Design techniques to maximize data processing abound and their implementation is dependent on logic cell or memory/RAM availability. For instance, pipelining different stages of a multiplier can ensure high throughput but may be unnecessary and is dependent on the processing needs of the system. Conversely, an extremely fast, pipelined multiplier can potentially be used to drive numerous low frequency state-machines, thus logic cell usage is kept to a minimum.

Another technique to implement fast multipliers is the utilization of on-chip dual-port RAM configured as a ROM.3) The predetermined results of the multiplier are placed into a RAM in one clock domain and the results read out on another. Constant and variable multipliers may be developed in this fashion and the address pointer acts as the arithmetic operators.

A Fast Fourier Transforms (FFT) of an inverter output voltage waveform performs signal quality analysis for Total Harmonic Distortion (THD). Results are then compared to grid waveforms and adjusted accordingly. Implementing the FFT algorithm is possible in either the Cortex-M3 or the Configurable Logic. Typically a hardware implementation is benchmarked in the tens of microseconds versus hundreds of microseconds when executed within a microcontroller. In either case, the realization path is design dependant, therefore, having the option of either hardware or software implementation, and the accompanying trade-off possibilities, is advantageous.

PWM is a necessity to efficiently control power switching components such as IGBTs and MOSFETs. Alternative PWM implementation is achievable and again dependent on system requirements.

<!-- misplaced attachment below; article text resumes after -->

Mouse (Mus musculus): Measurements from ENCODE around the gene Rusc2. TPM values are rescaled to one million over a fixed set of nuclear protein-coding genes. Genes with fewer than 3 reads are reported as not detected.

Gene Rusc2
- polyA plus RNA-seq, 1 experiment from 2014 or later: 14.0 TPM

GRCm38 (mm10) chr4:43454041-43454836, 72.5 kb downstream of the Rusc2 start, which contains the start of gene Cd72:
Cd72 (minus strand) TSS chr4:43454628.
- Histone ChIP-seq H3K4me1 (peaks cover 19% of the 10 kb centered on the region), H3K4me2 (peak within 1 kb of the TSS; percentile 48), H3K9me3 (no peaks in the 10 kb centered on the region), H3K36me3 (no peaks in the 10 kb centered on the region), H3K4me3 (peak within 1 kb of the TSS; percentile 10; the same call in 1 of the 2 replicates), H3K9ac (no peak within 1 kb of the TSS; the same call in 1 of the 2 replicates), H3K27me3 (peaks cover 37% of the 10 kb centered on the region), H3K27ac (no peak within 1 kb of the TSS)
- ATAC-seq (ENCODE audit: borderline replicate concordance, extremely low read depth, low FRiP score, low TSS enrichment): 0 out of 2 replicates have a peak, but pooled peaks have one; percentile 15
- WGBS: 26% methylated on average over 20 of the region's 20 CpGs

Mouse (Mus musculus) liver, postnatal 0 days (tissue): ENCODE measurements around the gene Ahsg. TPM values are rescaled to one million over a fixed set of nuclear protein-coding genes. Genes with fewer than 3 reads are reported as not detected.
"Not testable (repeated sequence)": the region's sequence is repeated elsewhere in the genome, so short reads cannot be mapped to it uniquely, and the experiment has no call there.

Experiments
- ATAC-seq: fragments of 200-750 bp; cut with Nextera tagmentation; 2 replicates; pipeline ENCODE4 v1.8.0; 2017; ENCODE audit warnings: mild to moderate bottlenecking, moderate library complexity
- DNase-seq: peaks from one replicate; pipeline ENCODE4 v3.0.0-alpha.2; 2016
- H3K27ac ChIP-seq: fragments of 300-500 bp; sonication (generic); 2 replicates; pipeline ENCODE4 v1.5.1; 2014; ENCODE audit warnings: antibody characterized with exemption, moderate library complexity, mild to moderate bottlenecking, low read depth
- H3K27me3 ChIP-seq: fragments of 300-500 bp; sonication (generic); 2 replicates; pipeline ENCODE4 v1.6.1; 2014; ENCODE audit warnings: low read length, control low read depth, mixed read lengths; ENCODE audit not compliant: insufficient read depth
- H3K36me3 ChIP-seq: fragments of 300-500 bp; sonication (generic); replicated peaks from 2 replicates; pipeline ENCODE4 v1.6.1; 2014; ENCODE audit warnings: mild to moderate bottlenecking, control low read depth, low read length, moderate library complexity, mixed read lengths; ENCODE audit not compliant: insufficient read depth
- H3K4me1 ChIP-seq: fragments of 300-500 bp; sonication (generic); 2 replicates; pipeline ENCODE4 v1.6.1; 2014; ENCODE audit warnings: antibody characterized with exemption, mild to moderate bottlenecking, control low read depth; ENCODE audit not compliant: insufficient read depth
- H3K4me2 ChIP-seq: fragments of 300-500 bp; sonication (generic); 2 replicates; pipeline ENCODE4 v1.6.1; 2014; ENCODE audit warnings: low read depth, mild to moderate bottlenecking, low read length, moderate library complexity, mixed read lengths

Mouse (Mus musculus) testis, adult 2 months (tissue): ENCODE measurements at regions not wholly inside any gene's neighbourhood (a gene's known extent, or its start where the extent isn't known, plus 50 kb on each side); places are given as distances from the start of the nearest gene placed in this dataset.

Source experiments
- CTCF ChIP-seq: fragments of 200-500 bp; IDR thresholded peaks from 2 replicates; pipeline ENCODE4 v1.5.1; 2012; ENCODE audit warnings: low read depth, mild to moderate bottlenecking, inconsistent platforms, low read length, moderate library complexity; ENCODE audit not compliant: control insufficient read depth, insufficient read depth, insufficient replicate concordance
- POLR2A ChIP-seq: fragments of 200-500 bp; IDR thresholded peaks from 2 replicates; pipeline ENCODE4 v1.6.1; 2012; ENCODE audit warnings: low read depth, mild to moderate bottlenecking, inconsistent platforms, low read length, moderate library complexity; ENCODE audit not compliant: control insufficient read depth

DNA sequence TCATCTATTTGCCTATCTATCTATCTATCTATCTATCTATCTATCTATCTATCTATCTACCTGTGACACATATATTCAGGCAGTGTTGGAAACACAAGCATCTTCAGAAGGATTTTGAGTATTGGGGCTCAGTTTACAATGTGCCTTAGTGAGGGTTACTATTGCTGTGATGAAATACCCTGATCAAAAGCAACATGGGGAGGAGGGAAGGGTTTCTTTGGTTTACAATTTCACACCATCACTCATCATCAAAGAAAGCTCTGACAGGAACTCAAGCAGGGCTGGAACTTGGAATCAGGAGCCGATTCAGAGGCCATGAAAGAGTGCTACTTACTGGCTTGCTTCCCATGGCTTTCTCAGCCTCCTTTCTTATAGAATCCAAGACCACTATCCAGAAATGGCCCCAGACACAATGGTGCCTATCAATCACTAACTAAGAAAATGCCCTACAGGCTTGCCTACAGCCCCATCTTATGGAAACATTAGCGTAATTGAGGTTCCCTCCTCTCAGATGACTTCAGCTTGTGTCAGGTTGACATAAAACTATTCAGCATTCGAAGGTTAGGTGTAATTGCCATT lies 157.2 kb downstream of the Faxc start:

Take for example, a system that requires the smallest footprint possible due to space constraints. In this scenario, the technique of resource sharing is utilized whereby a high performance PWM statemachine operates at frequencies in the multi-MHz range. The input of the PWM is controlled in a feedback loop from the analysis of the inverter output versus grid supply waveform. The high frequency PWM output is then placed into FIFOs that control the multiple KHz range switching elements (IGBTs or MOSFETs). This design technique is also suitable in applications where a single device controls multiple switching supplies such as mini-inverters (the inclusion of multiple microinverters within a single package).

Conversely, in systems with tight power budget requirements the approach is to integrate board level PWM devices into multiple on-chip low processing (KHz) PWM channels. This method immediately reduces off-chip power supply requirements and allows designers to customize the exact number of PWM channels and switching characteristics per the system specification. 



Semiconductor advances are allowing PV inverter designers to develop differentiated products with higher efficiencies and reliability, lower cost and longer warranties. ICs such as the customizable system-on-chip build on the promise of providing highly flexible development platforms (Figure 4) in which both hardware and software architects can co-develop system features and algorithms necessary to support the race towards grid parity.


Rufino Olay is Sr. Market Solutions Manager at Microsemi Corp where he helps customers realize their renewable energy-focused designs and applications. Olay began his career as a hardware engineer where he developed numerous FPGA-based designs and has worked in applications and marketing in the FPGA, wireless infrastructure and PV industries. In recent years, he has provided marketing for PV module and optimizer companies and is a former chairman of the Santa Clara Valley IEEE. Olay has a BSEE from San Jose State University.



1) IMS Research, “The World Market for Photovoltaic Inverters ? 2011 Edition,” p 30

2) Gartner, “Market Share Analysis: Semiconductor Intellectual Property, Worldwide, 2010,” March 30, 2011, p 5

3) “Using Fusion, IGLOO, and ProASIC3 RAM as Multipliers,” Application Note AC241, Microsemi, 2008.



For more information, please send your e-mails to pved@infothe.com.